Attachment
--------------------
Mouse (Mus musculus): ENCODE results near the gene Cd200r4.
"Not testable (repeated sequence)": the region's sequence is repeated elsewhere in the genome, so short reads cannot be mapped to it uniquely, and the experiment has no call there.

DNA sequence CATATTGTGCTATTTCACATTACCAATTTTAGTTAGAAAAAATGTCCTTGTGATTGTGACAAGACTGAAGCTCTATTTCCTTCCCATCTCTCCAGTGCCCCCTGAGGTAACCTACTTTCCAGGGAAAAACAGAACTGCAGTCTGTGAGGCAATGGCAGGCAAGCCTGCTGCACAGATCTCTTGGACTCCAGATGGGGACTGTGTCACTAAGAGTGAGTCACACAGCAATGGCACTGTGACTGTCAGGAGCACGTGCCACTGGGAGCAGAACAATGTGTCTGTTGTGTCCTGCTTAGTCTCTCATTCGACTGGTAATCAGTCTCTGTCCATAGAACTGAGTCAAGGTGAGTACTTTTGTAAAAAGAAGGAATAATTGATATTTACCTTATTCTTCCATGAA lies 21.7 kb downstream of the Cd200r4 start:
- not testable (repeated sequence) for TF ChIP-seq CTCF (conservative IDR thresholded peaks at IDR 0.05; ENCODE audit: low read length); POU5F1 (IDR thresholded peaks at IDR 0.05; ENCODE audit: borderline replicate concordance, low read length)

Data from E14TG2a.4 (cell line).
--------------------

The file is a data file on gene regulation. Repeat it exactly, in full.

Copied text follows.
Mouse (Mus musculus): ENCODE results near the gene Cd200r4.
"Not testable (repeated sequence)": the region's sequence is repeated elsewhere in the genome, so short reads cannot be mapped to it uniquely, and the experiment has no call there.

DNA sequence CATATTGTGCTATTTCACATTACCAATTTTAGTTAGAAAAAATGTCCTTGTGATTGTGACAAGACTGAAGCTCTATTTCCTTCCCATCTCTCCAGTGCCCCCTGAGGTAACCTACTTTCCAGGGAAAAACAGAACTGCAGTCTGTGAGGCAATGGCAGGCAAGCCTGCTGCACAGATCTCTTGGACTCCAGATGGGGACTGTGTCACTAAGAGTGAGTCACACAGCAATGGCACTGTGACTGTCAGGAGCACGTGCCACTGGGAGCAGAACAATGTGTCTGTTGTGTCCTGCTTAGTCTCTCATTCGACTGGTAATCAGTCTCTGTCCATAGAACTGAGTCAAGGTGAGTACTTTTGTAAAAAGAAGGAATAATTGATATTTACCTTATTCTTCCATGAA lies 21.7 kb downstream of the Cd200r4 start:
- not testable (repeated sequence) for TF ChIP-seq CTCF (conservative IDR thresholded peaks at IDR 0.05; ENCODE audit: low read length); POU5F1 (IDR thresholded peaks at IDR 0.05; ENCODE audit: borderline replicate concordance, low read length)

Data from E14TG2a.4 (cell line).